Honey bees are necessary for the pollination of fruit trees. Orchardists must make a sincere effort to protect them.
Even though pesticides are applied to orchard trees, some of the spray may settle on blooming broadleaf weeds in the cover crop and kill foraging honey bees. The following precautions will help prevent bee kills and ensure adequate pollination:
- Do not place honey bees in an orchard until blossoms are open. This will help minimize the number of bees foraging on blooming weeds in the cover crop.
- Application of insecticides to blossoming orchards can kill foraging honey bees. Insecticide residues on blooming broadleaf weeds in orchard cover crops can also cause bee kills. Never apply insecticides that are hazardous to bees (see following table) when any blossoms are open in the orchard, or allow insecticide drift onto blooming weeds in cover crops, or onto adjoining orchards that are blossoming.
- Controlling blooming broadleaf weeds (e.g. clover, dandelion, mustard) in orchards is an essential part of preventing honey bee kills. Mow or beat down orchard cover crops before applying sprays hazardous to bees - especially Actara (thiamethoxam), Clutch (clothianidin), Lorsban (chlorpyrifos), and Sevin (carbaryl). Blossom removal is especially important in relation to the first cover spray on apples. Treatment is applied during a critical foraging period, when bees will fly several miles when temperatures are higher than 50°F to obtain pollen and nectar from even a few blooms of dandelion. Using a labeled herbicide to eliminate broadleaf weeds from cover crops will help to prevent bee kills.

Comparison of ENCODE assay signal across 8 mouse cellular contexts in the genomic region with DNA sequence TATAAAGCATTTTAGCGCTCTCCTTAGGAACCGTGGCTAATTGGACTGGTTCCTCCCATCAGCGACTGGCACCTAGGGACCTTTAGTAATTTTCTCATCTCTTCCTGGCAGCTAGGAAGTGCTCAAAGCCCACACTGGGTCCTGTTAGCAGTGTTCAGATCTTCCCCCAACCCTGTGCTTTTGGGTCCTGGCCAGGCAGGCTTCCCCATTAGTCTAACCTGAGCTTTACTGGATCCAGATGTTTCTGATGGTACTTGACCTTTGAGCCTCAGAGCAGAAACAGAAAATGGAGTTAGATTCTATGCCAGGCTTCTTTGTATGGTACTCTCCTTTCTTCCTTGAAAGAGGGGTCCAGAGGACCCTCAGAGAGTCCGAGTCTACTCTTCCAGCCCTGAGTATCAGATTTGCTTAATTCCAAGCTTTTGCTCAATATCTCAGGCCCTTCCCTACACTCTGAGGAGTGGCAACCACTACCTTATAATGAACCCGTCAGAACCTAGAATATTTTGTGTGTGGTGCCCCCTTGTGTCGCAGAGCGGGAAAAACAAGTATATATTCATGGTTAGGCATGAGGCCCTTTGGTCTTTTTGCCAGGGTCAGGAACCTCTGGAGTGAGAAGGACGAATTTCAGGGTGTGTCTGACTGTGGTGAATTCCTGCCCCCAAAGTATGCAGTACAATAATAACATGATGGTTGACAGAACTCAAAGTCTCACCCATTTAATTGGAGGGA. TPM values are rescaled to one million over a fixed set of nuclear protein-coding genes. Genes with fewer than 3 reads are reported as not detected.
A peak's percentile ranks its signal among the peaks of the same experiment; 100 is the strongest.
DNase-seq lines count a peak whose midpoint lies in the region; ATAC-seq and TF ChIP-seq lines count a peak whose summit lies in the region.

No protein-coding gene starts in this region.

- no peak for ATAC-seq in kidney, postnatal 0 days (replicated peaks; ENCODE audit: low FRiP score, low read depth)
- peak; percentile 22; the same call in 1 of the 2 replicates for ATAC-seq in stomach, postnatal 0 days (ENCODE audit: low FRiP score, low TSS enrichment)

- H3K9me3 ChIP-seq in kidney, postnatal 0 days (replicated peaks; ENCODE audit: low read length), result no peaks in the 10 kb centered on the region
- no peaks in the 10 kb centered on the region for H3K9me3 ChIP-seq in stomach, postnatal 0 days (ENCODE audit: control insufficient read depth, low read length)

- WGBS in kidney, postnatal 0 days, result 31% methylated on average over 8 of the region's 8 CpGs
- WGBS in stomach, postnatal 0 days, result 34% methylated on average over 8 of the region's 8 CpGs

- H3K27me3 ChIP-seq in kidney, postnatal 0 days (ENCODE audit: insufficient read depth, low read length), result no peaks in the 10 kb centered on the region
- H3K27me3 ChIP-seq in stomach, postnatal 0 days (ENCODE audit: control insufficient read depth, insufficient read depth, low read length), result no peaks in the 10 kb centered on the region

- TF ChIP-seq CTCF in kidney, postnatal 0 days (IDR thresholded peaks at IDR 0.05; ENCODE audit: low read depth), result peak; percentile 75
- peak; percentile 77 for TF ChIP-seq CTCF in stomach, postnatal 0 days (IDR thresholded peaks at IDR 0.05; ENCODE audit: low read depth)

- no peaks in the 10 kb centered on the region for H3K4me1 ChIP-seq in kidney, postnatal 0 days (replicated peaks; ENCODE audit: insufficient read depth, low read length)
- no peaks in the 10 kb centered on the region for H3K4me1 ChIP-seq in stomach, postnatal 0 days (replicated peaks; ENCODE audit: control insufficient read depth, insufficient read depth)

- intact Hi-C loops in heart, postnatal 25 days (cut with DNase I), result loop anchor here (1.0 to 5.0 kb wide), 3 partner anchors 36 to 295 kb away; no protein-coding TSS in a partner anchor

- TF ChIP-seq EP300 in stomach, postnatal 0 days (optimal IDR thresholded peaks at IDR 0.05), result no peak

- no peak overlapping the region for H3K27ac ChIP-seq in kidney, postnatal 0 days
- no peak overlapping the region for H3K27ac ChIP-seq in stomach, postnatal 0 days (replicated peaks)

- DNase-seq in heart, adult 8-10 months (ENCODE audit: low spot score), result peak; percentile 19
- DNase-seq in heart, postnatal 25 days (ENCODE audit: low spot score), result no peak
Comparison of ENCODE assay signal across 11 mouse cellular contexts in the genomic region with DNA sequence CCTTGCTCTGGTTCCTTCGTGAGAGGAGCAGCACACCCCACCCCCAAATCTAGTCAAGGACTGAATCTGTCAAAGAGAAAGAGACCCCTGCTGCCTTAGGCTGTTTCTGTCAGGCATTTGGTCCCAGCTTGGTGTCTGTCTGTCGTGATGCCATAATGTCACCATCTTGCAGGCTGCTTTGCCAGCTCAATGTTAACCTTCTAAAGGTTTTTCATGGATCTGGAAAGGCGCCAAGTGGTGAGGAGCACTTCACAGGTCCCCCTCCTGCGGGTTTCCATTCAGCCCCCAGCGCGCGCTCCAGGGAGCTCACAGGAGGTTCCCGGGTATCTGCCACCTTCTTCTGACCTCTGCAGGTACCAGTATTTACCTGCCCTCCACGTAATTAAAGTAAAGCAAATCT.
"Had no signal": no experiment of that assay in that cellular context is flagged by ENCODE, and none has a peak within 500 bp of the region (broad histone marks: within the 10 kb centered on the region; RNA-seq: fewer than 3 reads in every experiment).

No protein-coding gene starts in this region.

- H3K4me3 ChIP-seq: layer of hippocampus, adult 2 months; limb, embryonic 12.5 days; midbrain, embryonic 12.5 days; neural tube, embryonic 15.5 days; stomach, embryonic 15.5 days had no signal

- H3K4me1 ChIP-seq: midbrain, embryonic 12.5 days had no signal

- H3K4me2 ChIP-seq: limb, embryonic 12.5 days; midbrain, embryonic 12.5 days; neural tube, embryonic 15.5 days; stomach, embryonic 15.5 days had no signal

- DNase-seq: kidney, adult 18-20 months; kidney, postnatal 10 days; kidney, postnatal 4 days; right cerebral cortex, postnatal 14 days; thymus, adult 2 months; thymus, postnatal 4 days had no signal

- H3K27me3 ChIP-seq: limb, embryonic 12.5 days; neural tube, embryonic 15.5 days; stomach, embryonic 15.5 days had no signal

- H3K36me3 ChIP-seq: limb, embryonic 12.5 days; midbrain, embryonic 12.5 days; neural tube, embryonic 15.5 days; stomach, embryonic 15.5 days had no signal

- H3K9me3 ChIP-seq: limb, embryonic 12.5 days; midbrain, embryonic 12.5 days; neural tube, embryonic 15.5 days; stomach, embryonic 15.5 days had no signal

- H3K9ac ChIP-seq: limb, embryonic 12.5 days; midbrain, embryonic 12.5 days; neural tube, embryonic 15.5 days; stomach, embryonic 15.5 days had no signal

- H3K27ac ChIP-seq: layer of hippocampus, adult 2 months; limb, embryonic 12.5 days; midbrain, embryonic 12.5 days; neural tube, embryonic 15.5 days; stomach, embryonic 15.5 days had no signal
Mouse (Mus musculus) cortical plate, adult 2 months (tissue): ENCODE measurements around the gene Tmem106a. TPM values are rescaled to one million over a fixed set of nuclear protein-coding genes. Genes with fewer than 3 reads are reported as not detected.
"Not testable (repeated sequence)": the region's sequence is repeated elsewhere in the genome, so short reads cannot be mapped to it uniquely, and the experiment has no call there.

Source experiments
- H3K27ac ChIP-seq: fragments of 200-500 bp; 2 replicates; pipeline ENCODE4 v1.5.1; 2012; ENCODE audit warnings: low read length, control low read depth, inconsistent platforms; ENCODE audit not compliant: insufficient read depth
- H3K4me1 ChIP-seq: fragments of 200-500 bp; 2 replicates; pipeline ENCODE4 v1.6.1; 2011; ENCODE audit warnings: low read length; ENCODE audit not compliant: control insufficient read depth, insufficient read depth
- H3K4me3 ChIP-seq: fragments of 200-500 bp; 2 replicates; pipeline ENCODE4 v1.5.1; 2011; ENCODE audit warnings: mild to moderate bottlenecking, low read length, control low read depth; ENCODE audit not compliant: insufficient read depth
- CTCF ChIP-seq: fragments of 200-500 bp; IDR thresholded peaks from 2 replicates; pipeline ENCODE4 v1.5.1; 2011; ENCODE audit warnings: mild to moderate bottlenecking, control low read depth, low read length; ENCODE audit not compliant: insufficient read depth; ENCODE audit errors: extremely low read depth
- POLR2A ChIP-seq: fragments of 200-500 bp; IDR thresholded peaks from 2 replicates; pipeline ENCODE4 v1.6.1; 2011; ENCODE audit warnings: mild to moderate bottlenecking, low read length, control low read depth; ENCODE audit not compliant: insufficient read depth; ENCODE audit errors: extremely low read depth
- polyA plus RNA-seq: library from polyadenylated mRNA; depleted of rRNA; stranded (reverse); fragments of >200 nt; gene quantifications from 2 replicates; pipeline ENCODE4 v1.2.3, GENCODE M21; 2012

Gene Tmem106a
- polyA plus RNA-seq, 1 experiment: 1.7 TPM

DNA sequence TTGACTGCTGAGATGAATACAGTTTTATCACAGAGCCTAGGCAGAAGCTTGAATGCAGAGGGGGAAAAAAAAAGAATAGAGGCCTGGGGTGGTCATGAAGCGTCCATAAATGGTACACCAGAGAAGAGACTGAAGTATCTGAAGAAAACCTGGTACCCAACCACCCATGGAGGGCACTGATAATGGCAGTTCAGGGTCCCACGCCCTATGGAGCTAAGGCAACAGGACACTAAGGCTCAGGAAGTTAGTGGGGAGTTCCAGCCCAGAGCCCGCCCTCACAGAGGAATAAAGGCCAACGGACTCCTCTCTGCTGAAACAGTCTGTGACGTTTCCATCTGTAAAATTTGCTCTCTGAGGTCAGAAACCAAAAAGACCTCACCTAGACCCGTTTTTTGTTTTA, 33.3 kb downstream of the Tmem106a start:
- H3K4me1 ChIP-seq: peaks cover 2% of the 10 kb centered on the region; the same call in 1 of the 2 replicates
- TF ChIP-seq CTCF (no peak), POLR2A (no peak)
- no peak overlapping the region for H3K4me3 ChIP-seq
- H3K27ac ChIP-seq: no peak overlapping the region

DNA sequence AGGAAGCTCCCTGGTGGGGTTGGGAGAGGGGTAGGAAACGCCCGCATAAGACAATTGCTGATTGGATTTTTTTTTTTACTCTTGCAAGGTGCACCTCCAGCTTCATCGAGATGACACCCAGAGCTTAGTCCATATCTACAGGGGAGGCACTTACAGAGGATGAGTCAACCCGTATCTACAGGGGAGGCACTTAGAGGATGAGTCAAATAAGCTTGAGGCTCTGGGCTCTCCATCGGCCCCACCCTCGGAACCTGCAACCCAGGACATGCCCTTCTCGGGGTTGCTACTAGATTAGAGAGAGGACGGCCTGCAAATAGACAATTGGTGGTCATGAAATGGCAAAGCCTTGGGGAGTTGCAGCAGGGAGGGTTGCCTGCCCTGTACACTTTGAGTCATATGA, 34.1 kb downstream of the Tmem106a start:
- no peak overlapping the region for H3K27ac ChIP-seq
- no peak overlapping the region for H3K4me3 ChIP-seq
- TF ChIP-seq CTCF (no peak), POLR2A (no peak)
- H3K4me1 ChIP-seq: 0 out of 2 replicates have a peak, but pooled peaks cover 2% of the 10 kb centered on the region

- Many insecticides commonly used in orchards are highly toxic to honey bees and are hazardous to bees for several days. This includes insecticides like Actara (thiamethoxam), Clutch (clothianidin), and Lorsban (chlorpyrifos). Some formulations of Sevin (carbaryl) are also hazardous to bees for several days.
- Proper timing can help to minimize the potential for honey bee kills if the insecticide has an intermediate or short residual hazard to bees. Cool temperatures and higher insecticide use rates can greatly lengthen the residual hazard. Spraying at night will not prevent a bee kill if the insecticide has a long residual hazard to bees.
- In general, herbicides and bioregulators (except Sevin (carbaryl)) are relatively low in toxicity to bees.
- Certain fungicides, including captan, Rovral (iprodione), and ziram, are harmful to honey bee larvae when applied to bloom.
- The orchardist must know who owns the honey bees in the orchard and where the beekeeper can be contacted. Beekeepers should place their name and phone number on hives to identify them.
- Beekeepers must register their honey bees with the Washington State Department of Agriculture, Plant Protection Division. To request an apiary registration form, call 360-902-2070. For technical questions regarding the effects of pesticides on bees, call 360-902-2078.